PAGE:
Yoshitoshi (1839-1892)

Ishiyama Moon: Lady Murasaki

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Yoshitoshi (1839-1892)
Ishiyama Moon: Lady Murasaki
100 Views of the Moon
Woodblock Print
14.5" x 9.5"
Very fine color and impression, light original album backing, embellished with embossing and oxidation.


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Akiyama Buemon

About the art

Born around 978, Murasaki Shikibu is the author of the world’s first novel, Genji Monogatari or The Tale of Genji.” This epic follows the romantic exploits of the shining prince Genji. The tale was enormously popular in her lifetime, influencing art, literature, and poetry and continues to be read today. Yoshitoshi portrays Lady Murasaki at Ishiyama, where she is said to have written The Tale of Genji. She sits on the temple’s veranda under the full moon. A blank scroll is unrolled on her desk as she gazes beyond the rocky cliffs, waiting for a spark of inspiration. 

About the artist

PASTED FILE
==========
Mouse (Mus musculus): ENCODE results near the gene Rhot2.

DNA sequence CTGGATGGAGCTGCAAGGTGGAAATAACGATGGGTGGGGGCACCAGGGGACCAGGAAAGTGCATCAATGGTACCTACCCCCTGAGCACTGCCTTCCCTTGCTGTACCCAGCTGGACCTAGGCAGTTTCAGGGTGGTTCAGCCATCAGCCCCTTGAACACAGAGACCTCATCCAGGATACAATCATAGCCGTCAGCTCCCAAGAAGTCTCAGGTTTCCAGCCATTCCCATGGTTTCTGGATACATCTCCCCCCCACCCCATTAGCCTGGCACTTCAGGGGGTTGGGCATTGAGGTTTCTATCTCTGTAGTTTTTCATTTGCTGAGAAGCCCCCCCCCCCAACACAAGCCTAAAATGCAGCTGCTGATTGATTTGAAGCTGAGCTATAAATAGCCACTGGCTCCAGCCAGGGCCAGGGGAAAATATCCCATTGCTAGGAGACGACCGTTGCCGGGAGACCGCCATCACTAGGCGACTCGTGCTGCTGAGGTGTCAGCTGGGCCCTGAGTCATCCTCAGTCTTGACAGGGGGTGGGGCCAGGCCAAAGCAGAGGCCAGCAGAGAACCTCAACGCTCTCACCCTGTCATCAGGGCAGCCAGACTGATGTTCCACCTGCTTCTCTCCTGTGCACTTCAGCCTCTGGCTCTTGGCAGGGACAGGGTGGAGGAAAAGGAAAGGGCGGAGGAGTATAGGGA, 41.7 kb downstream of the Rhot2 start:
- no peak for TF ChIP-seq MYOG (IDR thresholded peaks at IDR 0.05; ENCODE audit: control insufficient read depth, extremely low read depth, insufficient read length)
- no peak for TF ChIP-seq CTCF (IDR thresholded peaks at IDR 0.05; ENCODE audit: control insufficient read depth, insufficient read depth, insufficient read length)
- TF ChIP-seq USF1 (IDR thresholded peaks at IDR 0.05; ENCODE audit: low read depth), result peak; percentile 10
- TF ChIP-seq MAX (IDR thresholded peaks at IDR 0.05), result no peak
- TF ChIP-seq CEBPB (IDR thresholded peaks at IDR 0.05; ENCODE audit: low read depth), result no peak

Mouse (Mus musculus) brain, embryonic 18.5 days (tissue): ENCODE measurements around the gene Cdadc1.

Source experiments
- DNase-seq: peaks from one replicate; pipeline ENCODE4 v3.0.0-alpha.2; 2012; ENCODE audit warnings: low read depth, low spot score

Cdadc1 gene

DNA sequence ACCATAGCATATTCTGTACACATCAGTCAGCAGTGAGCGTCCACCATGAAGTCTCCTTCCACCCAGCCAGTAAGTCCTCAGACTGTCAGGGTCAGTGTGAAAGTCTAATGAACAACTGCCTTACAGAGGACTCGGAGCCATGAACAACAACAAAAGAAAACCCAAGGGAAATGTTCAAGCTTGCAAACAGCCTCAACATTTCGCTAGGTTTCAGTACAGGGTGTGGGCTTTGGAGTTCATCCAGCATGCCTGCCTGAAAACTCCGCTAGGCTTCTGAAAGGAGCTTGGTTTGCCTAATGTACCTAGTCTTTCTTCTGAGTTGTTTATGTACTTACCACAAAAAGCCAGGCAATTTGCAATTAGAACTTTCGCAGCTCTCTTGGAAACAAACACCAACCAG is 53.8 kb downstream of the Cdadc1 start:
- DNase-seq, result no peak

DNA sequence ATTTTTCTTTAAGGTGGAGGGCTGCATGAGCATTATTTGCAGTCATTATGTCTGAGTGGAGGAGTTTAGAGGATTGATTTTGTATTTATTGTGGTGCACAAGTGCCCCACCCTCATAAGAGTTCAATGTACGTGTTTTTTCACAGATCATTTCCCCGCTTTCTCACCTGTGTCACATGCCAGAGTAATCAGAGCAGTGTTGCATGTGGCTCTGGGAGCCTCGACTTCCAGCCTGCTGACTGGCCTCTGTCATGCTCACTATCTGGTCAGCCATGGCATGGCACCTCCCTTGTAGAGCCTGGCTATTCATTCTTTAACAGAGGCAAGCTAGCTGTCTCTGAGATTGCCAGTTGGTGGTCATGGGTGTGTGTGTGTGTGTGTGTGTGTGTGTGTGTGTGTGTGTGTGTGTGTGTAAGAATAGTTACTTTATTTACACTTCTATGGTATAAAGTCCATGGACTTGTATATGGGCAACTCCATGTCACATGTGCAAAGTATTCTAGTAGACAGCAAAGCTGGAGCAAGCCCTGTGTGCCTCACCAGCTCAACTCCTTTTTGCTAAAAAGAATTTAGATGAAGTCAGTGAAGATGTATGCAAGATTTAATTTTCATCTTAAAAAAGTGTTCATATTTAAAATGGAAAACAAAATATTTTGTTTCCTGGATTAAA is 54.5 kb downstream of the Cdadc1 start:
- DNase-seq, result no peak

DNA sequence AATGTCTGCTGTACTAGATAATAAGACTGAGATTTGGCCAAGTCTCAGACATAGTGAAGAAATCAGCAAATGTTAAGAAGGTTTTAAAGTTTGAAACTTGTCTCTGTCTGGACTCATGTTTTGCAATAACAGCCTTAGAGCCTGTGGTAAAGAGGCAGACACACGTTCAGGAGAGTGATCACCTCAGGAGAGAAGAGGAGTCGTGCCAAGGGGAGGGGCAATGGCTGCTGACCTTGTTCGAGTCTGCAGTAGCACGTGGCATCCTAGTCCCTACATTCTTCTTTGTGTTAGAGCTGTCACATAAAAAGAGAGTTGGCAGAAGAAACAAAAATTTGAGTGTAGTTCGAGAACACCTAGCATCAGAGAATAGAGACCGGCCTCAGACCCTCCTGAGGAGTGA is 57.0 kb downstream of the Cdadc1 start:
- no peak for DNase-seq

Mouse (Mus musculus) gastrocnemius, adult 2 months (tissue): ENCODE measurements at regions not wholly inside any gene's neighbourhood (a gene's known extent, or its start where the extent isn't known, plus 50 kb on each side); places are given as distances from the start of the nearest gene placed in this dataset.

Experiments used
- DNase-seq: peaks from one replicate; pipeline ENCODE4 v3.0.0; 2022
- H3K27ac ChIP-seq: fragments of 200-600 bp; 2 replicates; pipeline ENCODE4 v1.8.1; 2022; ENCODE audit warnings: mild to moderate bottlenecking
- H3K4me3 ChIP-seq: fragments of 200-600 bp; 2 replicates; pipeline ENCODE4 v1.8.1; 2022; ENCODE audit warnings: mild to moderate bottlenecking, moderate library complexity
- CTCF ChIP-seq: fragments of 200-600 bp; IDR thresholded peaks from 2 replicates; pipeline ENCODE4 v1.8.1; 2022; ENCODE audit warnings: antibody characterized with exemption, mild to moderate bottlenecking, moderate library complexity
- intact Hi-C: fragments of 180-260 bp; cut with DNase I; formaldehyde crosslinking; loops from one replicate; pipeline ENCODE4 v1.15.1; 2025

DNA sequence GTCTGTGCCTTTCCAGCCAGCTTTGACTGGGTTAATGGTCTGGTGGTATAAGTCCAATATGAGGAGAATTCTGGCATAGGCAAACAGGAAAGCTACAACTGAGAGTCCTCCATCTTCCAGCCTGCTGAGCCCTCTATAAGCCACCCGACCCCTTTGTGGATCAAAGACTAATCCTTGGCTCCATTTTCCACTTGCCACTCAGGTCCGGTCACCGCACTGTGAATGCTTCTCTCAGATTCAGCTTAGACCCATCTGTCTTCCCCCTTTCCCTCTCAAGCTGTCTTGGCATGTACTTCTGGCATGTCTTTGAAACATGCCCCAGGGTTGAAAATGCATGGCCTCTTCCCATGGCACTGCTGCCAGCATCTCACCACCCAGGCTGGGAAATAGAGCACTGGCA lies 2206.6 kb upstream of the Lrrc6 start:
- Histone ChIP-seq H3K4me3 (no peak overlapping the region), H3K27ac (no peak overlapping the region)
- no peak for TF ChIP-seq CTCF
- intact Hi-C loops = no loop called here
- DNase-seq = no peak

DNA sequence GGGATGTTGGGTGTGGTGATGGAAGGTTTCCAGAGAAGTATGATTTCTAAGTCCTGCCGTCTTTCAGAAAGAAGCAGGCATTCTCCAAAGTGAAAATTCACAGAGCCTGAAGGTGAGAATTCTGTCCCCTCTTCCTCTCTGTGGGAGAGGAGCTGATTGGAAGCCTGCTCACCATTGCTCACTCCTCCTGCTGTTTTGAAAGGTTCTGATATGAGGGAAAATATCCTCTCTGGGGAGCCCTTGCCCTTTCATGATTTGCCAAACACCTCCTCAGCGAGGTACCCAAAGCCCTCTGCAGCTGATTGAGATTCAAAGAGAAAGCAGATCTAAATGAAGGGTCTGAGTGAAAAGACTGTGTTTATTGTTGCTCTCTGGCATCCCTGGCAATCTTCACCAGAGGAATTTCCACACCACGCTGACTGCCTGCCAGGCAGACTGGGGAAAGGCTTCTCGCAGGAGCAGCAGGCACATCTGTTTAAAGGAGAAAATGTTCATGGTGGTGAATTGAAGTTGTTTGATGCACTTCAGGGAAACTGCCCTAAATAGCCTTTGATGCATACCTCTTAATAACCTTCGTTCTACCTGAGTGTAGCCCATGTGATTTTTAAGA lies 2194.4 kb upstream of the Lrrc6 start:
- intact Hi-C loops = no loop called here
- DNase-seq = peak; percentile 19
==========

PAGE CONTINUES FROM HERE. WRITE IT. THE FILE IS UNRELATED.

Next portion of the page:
The son of a Tokyo physician, Yoshitoshi Tsukioka (né Kinzaburo Yoshioka) is considered one of the last great masters of ukiyo-e art. As a young boy he showed remarkable talent and began to study under the renowned Kuniyoshi at the age of 12. Yoshitoshi also studied under Yosai and was adopted by the Tsukioka family.


As modernization pushed ahead, Yoshitoshi suffered a nervous breakdown in 1872, living in poverty and ceasing all artistic production. A year later, he resumed working; adopting the artist name Taiso and fulfilling his creative potential. In 1885, he began one of his most acclaimed series, 100 Views of the Moon. In the spring of 1892, he suffered his final mental breakdown and was committed to the Sugamo Asylum. On the 9th of June 1892, he died of a cerebral hemorrhage at the age of 53.


Yoshitoshi’s prints are known for their eerie and imaginative component. He worked in a Japan undergoing rapid change, straddling the domains of the old, feudal systems and the new, modern world. His considerable imagination and originality imbued his prints with a sensitivity and honesty rarely seen in ukiyo-e of this time period. From ghost stories to folktales, graphic violence to the gentle glow of the moon, Yoshitoshi not only offers compositional and technical brilliance, but also unfettered passion.

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